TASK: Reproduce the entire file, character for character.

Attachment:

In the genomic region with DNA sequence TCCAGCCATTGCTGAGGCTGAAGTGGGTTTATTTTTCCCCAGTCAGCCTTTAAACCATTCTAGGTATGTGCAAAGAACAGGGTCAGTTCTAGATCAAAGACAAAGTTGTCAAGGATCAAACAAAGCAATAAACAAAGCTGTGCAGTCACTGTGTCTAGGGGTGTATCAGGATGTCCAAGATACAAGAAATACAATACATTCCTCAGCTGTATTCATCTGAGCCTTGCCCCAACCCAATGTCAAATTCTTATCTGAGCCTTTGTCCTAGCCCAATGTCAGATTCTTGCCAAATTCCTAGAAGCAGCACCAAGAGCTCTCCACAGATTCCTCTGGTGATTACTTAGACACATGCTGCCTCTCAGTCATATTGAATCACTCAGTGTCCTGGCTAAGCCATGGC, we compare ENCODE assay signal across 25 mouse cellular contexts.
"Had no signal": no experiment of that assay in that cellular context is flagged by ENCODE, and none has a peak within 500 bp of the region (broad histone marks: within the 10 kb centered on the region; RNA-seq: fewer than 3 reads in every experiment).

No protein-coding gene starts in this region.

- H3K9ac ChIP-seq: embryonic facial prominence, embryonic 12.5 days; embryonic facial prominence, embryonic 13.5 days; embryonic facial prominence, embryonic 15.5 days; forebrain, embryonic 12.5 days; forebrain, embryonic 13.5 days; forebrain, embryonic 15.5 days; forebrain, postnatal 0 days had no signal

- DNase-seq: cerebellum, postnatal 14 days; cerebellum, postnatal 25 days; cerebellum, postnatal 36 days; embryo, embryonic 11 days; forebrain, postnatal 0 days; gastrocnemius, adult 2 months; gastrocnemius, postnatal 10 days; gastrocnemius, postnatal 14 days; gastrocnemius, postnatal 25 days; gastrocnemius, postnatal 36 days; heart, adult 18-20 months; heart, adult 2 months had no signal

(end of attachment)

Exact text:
In the genomic region with DNA sequence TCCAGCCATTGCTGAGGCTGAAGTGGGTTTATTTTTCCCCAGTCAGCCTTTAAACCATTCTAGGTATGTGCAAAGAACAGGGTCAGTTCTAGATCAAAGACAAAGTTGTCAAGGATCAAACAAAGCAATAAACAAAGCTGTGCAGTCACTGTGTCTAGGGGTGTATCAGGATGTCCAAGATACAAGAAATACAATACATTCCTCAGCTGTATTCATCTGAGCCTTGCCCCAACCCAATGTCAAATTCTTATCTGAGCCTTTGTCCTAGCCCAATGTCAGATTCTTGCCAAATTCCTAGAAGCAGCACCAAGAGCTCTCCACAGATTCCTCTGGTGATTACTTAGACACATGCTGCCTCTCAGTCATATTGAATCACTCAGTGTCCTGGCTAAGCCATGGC, we compare ENCODE assay signal across 25 mouse cellular contexts.
"Had no signal": no experiment of that assay in that cellular context is flagged by ENCODE, and none has a peak within 500 bp of the region (broad histone marks: within the 10 kb centered on the region; RNA-seq: fewer than 3 reads in every experiment).

No protein-coding gene starts in this region.

- H3K9ac ChIP-seq: embryonic facial prominence, embryonic 12.5 days; embryonic facial prominence, embryonic 13.5 days; embryonic facial prominence, embryonic 15.5 days; forebrain, embryonic 12.5 days; forebrain, embryonic 13.5 days; forebrain, embryonic 15.5 days; forebrain, postnatal 0 days had no signal

- DNase-seq: cerebellum, postnatal 14 days; cerebellum, postnatal 25 days; cerebellum, postnatal 36 days; embryo, embryonic 11 days; forebrain, postnatal 0 days; gastrocnemius, adult 2 months; gastrocnemius, postnatal 10 days; gastrocnemius, postnatal 14 days; gastrocnemius, postnatal 25 days; gastrocnemius, postnatal 36 days; heart, adult 18-20 months; heart, adult 2 months had no signal